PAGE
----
Analysis of IgM, IgA, and IgG Isotype Antibodies Directed Against SARS-CoV-2 Spike Glycoprotein and ORF8 in the Course of COVID-19

Denise Meinberger, Manuel Koch, Annika Roth, Gabriele Hermes, Jannik Stemler, Oliver A. Cornely, Thomas Streichert, Andreas R. Klatt

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Received date: 16th November 2020

Immunoassays are a standard diagnostic tool assessing immunity in severe acute respiratory syndrome coronavirus type 2 (SARS-CoV-2) infection. However, immunoassays do not provide information about contaminating antigens or cross reaction and might exhibit inaccurate high sensitivity and low specificity. We aimed to gain insight into the serological immune response of SARS-CoV-2 patients by immunoblot analysis.
We analyzed serum immunoglobulins IgM, -A, and -G directed against SARS-CoV-2 proteins by immunoblot analysis from 12 infected patients. We determined IgG isotype antibodies by commercially available ELISA, and assessed clinical parameters of inflammation status, kidney, and liver injury.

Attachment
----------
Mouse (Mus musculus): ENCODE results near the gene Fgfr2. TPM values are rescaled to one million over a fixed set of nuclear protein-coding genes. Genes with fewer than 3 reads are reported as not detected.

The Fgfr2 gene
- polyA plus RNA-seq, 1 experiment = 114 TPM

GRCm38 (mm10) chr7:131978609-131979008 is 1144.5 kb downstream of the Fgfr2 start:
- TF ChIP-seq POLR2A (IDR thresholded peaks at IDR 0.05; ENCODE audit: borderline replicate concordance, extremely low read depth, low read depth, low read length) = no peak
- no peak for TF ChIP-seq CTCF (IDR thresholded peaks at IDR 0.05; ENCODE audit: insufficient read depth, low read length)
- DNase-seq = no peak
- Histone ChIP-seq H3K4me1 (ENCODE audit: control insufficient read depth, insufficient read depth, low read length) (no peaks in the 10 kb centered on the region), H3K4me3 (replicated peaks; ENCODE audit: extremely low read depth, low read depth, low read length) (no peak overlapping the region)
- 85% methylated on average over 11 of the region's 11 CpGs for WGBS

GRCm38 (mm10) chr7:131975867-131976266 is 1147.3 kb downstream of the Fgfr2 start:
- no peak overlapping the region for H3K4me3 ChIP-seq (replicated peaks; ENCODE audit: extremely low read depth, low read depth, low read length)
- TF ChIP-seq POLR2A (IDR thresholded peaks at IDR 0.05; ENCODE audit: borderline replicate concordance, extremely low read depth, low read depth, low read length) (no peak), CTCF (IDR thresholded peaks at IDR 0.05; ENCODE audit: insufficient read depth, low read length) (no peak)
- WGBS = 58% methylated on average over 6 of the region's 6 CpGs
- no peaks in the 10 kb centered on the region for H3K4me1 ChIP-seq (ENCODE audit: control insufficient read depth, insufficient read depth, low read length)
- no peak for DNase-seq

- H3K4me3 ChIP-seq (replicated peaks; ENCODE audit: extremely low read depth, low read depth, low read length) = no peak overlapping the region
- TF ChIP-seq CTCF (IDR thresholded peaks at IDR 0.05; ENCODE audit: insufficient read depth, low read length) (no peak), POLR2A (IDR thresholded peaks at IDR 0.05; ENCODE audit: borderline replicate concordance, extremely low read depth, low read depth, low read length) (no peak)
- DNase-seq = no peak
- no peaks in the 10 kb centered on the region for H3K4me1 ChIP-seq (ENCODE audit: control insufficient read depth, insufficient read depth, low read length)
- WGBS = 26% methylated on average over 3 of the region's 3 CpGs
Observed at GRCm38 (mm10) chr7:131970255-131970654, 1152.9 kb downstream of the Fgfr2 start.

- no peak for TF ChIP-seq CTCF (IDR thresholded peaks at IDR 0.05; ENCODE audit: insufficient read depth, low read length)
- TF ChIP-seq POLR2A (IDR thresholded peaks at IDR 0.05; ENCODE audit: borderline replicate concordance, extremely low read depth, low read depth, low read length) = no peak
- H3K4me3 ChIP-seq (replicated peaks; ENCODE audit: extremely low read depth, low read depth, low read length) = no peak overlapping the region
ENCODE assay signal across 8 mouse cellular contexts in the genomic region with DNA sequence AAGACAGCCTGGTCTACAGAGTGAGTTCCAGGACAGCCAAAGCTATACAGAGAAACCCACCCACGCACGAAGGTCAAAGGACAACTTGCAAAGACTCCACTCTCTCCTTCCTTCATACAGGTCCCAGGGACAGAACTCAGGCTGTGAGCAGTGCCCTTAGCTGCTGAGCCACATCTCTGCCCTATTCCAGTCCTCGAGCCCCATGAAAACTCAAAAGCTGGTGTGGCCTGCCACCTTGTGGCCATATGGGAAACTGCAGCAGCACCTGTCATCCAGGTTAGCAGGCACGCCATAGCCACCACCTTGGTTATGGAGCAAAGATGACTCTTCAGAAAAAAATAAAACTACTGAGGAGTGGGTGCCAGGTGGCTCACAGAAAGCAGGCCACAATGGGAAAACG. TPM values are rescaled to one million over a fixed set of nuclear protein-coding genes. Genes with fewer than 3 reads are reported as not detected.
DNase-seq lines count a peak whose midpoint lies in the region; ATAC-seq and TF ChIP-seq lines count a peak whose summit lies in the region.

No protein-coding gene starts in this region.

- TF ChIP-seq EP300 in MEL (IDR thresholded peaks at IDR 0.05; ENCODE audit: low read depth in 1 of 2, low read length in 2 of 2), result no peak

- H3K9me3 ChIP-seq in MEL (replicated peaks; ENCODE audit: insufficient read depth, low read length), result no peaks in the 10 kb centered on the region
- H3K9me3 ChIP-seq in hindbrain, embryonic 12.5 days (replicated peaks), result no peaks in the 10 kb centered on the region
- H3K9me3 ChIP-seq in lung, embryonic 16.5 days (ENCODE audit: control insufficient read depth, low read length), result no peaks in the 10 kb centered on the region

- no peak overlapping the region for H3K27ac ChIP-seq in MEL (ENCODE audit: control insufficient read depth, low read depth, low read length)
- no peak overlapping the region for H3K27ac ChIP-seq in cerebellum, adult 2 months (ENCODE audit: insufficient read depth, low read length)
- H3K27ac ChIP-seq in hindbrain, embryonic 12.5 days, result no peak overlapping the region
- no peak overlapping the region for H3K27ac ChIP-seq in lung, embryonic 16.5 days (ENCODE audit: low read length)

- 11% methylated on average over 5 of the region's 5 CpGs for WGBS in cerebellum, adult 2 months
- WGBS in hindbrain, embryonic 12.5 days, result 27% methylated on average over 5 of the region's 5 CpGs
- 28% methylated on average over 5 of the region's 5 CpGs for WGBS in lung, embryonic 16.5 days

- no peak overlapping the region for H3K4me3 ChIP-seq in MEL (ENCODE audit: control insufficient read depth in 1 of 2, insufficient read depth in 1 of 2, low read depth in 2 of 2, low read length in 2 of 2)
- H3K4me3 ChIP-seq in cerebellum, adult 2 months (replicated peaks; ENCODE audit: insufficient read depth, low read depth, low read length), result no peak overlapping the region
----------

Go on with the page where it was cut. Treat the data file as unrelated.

We found evidence for antibody cross-reactivity, which calls into question a reliable assessment of serum samples tested negative for anti-SARS-CoV-2 antibodies by immunoassays. Nevertheless, for the detection of IgG anti-SARS-CoV-2 antibodies, our data suggest that the use of the spike glycoprotein in immunoassays should be sufficient to identify positive patients. Using a combination of the spike glycoprotein and the open reading frame 8 protein could prove to be the best for the detection of patients positive for anti-SARS-CoV-2 IgM antibodies. We found that the antibody response alone is not decisive for the course of the disease but the inflammation parameters are promising indicators.

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This is an abstract of a preprint hosted on a preprint server, which is currently undergoing peer review at Scientific Reports. The findings have yet to be thoroughly evaluated, nor has a decision on ultimate publication been made. Therefore, the results reported should not be considered conclusive, and these findings should not be used to inform clinical practice, or public health policy, or be promoted as verified information.

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Nature Research, Springer Nature